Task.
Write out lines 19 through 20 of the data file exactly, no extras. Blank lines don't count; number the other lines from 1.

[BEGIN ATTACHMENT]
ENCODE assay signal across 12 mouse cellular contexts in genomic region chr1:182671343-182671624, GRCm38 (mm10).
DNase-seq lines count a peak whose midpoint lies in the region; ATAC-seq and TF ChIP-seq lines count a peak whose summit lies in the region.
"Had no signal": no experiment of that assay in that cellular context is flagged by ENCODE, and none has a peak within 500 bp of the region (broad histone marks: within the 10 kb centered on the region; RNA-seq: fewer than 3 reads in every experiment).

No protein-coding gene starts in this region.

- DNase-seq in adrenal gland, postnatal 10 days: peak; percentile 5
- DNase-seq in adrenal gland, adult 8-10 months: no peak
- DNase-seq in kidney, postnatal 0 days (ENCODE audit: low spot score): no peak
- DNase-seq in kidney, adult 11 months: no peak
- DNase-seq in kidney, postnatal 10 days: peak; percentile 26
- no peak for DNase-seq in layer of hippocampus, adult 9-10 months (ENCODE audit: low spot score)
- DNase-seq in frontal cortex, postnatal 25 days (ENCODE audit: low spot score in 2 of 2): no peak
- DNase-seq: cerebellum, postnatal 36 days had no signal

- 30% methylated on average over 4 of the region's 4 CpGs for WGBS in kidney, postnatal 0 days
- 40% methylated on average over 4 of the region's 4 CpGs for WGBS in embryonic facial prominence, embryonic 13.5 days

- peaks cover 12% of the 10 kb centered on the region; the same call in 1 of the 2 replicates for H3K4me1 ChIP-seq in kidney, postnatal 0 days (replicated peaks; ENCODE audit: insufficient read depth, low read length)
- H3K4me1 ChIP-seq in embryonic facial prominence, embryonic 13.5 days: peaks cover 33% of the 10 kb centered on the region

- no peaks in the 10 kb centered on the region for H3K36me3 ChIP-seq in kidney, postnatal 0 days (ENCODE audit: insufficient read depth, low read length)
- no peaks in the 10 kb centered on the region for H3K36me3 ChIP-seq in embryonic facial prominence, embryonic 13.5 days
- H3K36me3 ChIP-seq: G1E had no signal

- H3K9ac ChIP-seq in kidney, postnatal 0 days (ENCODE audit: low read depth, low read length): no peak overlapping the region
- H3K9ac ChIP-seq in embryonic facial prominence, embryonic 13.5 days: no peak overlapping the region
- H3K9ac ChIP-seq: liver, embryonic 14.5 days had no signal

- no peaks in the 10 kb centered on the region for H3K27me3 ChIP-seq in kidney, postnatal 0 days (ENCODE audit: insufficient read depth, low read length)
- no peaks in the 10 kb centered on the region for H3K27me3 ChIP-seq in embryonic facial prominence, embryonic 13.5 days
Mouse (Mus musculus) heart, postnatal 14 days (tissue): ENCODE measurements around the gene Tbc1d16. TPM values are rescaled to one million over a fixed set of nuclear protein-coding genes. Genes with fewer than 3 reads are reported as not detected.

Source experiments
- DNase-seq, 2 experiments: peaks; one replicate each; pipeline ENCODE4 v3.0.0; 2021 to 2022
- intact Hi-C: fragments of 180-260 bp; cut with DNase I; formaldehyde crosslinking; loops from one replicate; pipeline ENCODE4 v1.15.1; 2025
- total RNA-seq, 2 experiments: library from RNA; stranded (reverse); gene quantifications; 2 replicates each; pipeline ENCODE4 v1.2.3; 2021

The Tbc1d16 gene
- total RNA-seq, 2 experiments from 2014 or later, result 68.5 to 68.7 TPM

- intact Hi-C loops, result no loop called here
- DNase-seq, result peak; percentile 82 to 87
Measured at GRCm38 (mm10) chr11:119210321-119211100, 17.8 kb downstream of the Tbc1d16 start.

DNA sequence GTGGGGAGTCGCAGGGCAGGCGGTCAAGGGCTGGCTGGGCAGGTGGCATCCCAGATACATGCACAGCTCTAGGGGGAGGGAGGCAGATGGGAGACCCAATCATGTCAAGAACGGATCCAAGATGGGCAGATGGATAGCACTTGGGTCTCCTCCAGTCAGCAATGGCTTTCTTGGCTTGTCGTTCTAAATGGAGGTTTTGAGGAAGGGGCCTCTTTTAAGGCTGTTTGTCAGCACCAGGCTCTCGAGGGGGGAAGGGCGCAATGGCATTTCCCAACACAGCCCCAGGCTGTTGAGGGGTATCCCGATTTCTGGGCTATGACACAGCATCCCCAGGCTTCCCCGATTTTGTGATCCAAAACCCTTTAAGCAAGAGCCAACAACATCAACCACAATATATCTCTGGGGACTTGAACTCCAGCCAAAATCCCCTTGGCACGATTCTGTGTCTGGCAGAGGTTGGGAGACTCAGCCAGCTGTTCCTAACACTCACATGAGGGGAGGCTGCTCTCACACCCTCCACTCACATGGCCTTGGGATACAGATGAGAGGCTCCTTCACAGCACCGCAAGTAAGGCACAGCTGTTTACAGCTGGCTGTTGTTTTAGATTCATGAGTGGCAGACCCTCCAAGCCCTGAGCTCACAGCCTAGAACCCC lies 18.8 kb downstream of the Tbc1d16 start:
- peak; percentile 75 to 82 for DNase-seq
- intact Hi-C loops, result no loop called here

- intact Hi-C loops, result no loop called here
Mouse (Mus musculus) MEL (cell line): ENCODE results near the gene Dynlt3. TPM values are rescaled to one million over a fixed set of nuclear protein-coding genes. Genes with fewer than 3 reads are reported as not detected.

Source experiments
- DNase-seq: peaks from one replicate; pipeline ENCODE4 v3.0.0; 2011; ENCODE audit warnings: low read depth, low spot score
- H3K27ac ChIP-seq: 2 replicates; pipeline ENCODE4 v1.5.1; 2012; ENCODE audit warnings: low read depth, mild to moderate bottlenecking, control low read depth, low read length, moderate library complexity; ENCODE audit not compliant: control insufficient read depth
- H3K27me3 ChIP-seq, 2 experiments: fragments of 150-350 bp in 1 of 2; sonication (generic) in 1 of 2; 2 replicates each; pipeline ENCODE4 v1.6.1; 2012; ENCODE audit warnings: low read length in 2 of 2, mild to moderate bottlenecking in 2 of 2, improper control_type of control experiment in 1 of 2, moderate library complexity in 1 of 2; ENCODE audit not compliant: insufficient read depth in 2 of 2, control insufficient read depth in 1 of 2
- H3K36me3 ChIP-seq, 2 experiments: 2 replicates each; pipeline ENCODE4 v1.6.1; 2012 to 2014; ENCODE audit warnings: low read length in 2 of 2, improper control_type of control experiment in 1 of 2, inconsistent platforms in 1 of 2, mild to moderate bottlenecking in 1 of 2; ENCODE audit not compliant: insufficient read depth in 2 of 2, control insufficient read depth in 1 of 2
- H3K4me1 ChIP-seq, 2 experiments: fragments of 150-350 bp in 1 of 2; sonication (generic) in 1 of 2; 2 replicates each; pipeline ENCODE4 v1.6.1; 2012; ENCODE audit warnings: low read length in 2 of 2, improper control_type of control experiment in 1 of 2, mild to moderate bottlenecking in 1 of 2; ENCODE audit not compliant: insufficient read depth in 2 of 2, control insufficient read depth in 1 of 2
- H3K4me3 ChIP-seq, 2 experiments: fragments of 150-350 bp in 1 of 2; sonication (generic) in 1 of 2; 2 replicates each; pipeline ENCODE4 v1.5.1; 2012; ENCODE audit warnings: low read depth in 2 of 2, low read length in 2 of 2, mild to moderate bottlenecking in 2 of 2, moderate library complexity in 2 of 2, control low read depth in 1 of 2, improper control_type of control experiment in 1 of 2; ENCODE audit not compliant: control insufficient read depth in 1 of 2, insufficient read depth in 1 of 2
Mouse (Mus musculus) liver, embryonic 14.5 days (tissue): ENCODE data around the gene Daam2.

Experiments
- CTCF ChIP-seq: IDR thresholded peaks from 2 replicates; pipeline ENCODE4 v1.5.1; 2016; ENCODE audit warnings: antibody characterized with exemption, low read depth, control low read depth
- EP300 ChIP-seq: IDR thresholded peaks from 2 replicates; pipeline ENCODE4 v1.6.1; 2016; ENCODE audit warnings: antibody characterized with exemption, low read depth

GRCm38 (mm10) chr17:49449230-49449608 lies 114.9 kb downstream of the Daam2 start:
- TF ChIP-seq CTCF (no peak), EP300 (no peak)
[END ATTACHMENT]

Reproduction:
- H3K36me3 ChIP-seq: G1E had no signal

- H3K9ac ChIP-seq in kidney, postnatal 0 days (ENCODE audit: low read depth, low read length): no peak overlapping the region